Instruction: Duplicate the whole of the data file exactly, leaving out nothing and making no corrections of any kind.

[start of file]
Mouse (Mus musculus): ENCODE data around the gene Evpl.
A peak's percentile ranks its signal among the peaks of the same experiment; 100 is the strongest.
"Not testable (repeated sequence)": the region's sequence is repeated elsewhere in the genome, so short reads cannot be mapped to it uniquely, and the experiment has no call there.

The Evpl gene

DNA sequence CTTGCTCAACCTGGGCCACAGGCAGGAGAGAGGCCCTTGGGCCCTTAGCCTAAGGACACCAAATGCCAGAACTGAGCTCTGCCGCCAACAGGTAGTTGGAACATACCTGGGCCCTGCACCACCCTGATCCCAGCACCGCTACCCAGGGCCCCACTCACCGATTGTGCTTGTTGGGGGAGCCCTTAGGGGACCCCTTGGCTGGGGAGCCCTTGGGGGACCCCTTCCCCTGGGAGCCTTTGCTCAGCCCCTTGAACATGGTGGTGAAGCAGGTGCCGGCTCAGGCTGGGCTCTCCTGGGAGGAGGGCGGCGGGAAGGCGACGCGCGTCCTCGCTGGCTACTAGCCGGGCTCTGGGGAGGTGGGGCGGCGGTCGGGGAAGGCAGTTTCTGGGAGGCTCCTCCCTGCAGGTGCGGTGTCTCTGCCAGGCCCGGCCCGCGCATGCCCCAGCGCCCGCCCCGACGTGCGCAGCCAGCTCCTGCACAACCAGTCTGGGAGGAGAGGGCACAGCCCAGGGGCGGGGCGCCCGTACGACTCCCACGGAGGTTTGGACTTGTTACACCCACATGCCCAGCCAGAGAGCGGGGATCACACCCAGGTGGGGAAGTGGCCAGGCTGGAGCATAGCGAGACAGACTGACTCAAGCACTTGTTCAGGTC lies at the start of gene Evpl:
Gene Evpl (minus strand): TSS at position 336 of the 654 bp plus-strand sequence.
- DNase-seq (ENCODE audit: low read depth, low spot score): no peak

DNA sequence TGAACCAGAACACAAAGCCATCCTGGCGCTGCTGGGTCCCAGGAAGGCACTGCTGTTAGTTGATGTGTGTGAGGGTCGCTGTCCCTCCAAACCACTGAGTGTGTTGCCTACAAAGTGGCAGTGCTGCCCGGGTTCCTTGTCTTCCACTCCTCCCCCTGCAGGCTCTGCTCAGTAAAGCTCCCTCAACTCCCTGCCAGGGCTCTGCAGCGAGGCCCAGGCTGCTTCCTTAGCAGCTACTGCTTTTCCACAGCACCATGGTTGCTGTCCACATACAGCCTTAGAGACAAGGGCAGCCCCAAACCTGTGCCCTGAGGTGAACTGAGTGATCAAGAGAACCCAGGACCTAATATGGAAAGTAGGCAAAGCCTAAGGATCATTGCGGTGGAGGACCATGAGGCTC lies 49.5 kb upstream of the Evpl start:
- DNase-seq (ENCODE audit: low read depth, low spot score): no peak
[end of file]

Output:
Mouse (Mus musculus): ENCODE data around the gene Evpl.
A peak's percentile ranks its signal among the peaks of the same experiment; 100 is the strongest.
"Not testable (repeated sequence)": the region's sequence is repeated elsewhere in the genome, so short reads cannot be mapped to it uniquely, and the experiment has no call there.

The Evpl gene

DNA sequence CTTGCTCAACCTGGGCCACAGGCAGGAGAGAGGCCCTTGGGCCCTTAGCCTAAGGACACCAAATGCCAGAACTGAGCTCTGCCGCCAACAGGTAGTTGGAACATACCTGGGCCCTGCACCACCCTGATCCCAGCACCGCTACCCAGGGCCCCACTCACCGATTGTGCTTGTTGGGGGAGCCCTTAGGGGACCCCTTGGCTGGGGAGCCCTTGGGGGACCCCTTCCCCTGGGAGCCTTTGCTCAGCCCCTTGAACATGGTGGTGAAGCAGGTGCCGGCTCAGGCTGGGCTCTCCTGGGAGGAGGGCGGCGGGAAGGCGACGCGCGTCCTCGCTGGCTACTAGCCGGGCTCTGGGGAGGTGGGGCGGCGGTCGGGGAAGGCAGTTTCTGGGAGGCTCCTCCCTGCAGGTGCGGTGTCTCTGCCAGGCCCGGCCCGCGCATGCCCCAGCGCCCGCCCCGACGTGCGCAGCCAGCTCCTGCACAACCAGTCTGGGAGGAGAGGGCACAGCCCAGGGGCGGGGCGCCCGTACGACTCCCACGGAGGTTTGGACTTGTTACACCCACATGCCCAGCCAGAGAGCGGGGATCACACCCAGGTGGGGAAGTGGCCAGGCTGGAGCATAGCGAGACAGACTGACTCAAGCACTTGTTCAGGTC lies at the start of gene Evpl:
Gene Evpl (minus strand): TSS at position 336 of the 654 bp plus-strand sequence.
- DNase-seq (ENCODE audit: low read depth, low spot score): no peak

DNA sequence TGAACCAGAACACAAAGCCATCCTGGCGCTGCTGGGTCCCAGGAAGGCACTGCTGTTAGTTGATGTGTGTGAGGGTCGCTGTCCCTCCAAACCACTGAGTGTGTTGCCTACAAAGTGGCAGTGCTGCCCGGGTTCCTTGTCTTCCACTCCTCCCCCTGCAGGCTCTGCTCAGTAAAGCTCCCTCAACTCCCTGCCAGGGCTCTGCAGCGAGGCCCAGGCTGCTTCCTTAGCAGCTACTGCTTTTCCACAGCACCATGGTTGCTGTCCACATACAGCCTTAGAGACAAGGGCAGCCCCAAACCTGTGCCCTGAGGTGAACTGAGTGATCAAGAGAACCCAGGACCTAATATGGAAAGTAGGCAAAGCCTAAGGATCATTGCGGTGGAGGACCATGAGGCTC lies 49.5 kb upstream of the Evpl start:
- DNase-seq (ENCODE audit: low read depth, low spot score): no peak